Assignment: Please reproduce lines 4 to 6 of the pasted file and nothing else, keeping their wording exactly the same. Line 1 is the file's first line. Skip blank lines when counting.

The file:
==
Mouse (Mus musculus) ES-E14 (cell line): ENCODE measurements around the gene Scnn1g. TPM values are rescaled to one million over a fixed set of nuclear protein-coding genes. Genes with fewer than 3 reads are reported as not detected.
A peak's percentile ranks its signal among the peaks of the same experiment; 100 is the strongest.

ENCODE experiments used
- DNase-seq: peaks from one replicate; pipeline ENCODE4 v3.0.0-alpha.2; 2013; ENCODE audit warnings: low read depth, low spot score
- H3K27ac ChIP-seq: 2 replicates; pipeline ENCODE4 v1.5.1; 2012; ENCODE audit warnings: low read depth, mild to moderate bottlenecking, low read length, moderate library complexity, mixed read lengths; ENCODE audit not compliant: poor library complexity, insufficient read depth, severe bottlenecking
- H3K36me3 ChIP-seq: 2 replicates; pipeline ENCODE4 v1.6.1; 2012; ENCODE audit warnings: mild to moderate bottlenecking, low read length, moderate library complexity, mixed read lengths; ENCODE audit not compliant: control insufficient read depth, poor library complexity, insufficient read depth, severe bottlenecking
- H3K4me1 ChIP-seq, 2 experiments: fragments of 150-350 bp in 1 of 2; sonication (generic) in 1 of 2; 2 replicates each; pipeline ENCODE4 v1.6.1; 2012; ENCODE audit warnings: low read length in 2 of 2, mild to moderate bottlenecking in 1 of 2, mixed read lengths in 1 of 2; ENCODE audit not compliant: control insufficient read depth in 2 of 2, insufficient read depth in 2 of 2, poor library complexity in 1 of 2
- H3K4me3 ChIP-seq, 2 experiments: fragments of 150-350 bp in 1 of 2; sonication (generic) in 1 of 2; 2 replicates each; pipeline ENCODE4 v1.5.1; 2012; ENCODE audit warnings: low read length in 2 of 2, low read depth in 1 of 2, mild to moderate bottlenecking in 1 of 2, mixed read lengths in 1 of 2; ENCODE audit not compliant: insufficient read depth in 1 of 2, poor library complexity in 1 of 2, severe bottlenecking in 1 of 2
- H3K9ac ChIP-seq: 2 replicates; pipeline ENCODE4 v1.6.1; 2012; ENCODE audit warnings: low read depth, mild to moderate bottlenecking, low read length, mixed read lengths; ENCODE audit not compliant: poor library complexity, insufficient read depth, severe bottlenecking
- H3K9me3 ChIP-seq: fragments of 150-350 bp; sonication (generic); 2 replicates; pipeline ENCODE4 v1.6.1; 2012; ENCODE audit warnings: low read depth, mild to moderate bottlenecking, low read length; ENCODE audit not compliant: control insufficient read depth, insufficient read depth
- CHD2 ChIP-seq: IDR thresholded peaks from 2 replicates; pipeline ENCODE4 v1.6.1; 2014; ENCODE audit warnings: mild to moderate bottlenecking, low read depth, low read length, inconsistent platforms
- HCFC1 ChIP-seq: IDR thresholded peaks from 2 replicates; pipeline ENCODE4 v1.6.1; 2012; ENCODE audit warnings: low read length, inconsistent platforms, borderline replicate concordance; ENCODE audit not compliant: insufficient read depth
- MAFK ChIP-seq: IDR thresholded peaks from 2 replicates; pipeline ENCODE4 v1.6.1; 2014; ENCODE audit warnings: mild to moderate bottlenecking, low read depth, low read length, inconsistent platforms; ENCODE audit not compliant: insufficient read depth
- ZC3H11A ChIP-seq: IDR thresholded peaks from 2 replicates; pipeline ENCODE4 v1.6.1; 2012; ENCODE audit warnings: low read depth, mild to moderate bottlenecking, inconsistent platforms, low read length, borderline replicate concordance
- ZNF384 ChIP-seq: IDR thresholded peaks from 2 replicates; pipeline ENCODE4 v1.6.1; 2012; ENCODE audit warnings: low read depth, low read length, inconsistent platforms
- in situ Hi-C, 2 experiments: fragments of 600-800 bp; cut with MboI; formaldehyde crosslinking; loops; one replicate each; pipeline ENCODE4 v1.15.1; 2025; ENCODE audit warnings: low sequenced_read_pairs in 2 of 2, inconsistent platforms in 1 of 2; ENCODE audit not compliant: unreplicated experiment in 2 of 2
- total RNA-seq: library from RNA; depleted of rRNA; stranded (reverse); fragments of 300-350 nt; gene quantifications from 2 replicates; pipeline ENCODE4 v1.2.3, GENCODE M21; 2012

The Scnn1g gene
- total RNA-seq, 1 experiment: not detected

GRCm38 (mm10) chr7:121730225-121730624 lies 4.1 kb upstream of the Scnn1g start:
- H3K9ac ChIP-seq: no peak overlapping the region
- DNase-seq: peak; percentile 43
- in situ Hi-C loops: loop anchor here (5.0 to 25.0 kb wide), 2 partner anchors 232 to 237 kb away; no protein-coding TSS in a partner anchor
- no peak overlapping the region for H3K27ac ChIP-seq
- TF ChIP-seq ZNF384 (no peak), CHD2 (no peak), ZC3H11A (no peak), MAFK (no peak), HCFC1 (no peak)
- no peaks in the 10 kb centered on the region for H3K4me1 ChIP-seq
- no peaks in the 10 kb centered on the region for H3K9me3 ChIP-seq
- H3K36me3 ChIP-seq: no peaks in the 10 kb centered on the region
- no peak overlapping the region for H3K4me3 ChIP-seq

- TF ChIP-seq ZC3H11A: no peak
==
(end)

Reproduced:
- DNase-seq: peaks from one replicate; pipeline ENCODE4 v3.0.0-alpha.2; 2013; ENCODE audit warnings: low read depth, low spot score
- H3K27ac ChIP-seq: 2 replicates; pipeline ENCODE4 v1.5.1; 2012; ENCODE audit warnings: low read depth, mild to moderate bottlenecking, low read length, moderate library complexity, mixed read lengths; ENCODE audit not compliant: poor library complexity, insufficient read depth, severe bottlenecking
- H3K36me3 ChIP-seq: 2 replicates; pipeline ENCODE4 v1.6.1; 2012; ENCODE audit warnings: mild to moderate bottlenecking, low read length, moderate library complexity, mixed read lengths; ENCODE audit not compliant: control insufficient read depth, poor library complexity, insufficient read depth, severe bottlenecking